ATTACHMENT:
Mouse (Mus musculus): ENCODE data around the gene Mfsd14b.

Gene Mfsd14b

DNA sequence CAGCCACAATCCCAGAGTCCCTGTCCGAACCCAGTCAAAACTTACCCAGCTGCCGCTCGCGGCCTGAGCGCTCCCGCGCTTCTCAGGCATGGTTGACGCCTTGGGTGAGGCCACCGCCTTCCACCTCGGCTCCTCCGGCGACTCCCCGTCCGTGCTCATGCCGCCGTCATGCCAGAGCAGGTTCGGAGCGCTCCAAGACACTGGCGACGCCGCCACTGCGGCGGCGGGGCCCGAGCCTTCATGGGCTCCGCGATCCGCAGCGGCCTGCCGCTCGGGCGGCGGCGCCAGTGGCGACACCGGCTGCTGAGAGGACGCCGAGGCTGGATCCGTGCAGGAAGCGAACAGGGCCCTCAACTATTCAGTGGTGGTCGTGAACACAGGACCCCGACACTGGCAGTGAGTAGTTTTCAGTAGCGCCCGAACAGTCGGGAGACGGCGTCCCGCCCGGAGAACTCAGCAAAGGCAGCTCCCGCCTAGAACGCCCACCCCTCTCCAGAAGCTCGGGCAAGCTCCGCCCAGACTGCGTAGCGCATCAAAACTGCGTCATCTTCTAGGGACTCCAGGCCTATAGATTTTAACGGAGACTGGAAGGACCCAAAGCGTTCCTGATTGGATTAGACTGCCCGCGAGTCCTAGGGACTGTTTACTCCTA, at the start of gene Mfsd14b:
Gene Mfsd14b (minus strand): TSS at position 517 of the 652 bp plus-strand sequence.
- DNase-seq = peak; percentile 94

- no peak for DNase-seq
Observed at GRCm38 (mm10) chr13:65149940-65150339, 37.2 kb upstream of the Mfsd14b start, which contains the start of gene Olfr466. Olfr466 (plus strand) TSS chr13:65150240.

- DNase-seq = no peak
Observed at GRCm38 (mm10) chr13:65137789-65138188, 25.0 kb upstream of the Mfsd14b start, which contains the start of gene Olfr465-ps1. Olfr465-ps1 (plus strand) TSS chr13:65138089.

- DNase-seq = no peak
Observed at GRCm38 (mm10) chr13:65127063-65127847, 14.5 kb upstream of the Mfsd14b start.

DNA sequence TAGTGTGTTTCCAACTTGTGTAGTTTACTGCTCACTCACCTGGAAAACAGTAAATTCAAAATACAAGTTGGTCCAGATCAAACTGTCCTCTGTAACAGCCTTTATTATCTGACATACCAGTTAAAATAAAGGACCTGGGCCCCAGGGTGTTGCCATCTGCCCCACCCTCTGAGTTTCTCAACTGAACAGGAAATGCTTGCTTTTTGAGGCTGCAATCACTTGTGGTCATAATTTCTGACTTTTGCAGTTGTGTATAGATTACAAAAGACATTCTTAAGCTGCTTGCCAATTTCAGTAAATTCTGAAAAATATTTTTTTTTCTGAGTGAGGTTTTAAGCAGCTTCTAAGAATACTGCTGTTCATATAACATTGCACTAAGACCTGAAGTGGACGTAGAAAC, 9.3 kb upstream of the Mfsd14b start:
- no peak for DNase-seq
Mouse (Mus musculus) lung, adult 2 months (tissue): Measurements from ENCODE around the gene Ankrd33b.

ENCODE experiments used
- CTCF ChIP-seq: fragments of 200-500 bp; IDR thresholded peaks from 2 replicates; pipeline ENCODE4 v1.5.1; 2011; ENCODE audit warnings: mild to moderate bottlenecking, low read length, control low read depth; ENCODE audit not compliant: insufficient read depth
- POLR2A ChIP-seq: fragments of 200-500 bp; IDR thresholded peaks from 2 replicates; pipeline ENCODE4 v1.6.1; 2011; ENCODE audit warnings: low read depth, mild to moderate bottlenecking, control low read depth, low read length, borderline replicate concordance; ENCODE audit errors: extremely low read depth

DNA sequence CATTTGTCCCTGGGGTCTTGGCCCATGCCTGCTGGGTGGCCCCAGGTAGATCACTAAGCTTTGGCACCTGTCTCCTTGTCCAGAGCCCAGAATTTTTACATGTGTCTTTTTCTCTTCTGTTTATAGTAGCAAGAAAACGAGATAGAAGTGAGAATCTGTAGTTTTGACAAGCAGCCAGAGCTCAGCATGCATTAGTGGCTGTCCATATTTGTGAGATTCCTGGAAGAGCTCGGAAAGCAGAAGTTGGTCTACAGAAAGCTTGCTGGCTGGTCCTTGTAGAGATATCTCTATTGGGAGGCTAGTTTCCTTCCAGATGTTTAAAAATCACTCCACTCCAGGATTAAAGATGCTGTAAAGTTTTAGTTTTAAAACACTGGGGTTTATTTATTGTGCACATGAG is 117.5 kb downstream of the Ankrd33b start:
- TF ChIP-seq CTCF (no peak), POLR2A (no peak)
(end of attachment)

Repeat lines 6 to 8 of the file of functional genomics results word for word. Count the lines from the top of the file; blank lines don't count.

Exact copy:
- no peak for DNase-seq
Observed at GRCm38 (mm10) chr13:65149940-65150339, 37.2 kb upstream of the Mfsd14b start, which contains the start of gene Olfr466. Olfr466 (plus strand) TSS chr13:65150240.

- DNase-seq = no peak